Monday, January 7, 2013
Tryton Medical Completes $24 Million Equity Financing from All Current Investors
CED Member Tryton Medical, Inc., the leading developer of stents designed to treat bifurcation lesions, today announced an initial closing of an aggregate $24 million financing. All current investors participated in the financing, including PTV Sciences, RiverVest Venture Partners, Spray Venture Partners, and the 3x5 Special Opportunity Fund. The financing round was led by PTV Sciences.
“This financing, which is expected to see the company through U.S. approval of the Tryton Side Branch Stent,™ demonstrates continued confidence and enthusiasm from our current investors,” said Shawn P. McCarthy, president and CEO of Tryton Medical, in a statement. “The funds will be used to support the company’s U.S. Food and Drug Administration (FDA) submission this year, to expand the company’s platform portfolio with a new stent system designed to address left main disease, and to accelerate access into critical global markets, specifically in Asia.”
“We continue to be impressed with the progress made by Tryton Medical in an area of significant unmet clinical need,” said Rick Anderson, managing director of PTV Sciences, in a statement. “The company’s innovative stent system for coronary bifurcations is expected to be the first and only product of its kind to be approved for use in the U.S. Tryton Medical has made great progress toward that goal this last year with enrollment completion in its landmark clinical study this past November.”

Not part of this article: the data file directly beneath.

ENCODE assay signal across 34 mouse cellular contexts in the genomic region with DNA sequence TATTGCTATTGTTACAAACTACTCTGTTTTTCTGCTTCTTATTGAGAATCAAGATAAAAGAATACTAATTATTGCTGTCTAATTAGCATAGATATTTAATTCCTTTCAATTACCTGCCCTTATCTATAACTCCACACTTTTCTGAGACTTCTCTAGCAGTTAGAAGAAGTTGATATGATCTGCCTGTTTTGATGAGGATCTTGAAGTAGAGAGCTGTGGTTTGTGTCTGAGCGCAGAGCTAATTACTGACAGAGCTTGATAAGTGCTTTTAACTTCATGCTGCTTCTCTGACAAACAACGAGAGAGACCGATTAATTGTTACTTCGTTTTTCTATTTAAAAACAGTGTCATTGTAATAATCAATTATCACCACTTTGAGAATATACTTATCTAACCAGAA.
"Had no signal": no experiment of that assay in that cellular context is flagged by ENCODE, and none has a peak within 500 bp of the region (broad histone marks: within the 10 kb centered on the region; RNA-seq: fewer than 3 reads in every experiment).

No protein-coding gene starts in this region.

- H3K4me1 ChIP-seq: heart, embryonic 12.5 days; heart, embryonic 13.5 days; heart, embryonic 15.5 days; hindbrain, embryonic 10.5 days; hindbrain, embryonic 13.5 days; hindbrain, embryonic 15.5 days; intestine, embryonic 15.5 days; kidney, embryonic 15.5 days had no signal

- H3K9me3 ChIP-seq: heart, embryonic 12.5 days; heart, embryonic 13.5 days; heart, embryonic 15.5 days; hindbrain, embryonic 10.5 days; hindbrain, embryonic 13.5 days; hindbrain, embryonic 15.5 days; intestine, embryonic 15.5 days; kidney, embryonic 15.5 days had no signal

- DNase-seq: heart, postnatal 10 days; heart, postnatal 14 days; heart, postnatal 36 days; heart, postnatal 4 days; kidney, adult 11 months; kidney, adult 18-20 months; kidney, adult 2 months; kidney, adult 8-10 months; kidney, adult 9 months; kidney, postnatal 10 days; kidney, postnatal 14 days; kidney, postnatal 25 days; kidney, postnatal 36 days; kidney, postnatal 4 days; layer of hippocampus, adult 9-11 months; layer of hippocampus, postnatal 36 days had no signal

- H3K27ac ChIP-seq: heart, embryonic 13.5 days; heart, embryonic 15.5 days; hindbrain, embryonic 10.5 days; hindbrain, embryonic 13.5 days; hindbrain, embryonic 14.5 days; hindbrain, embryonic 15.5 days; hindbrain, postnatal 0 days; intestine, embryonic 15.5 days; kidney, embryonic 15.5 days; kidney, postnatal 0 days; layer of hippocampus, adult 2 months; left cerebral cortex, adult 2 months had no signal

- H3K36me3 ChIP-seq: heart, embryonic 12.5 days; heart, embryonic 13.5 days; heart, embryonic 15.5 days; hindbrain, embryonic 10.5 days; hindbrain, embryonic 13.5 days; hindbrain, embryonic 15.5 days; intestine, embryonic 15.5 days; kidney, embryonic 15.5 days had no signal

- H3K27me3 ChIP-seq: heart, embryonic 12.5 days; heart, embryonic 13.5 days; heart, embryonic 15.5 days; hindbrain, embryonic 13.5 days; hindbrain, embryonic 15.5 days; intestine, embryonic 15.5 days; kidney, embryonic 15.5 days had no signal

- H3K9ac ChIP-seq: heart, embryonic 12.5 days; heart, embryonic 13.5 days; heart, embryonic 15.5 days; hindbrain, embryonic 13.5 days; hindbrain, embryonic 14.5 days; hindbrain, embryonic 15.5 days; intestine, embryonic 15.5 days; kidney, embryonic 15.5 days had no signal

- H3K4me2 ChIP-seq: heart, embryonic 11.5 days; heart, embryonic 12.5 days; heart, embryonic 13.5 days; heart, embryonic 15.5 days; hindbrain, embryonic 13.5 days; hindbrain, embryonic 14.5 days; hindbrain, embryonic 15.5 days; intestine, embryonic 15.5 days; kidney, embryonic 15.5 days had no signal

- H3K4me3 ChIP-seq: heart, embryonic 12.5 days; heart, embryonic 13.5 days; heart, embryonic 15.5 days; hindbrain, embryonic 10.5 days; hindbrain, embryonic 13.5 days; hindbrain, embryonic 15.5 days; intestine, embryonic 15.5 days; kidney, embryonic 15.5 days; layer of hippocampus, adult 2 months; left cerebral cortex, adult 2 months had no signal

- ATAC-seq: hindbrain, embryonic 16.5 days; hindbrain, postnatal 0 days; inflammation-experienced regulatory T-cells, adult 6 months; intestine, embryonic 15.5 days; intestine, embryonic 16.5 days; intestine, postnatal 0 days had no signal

Tryton Medical’s differentiated technology addresses the challenges of bifurcated lesions, which affect nearly one third of patients undergoing a PCI procedure. Data from more than 1,000 registry patients in Europe treated with the Tryton stent demonstrate a compelling rate of target lesion revascularization of four percent and thrombosis of 0.5 percent at one year.
The Tryton Side Branch Stent has now been used to treat more than 6,500 patients around the world.
Coronary artery disease often results in the buildup of plaque at the site of a bifurcation, where one artery branches from another. Current approaches to treating these lesions are time consuming and technically difficult. As a result, the side branch is often left unstented, leaving it vulnerable to higher rates of restenosis, the re-narrowing of the stented vessel following implantation. In patients undergoing PCI-stenting, approximately one third have a bifurcation lesion.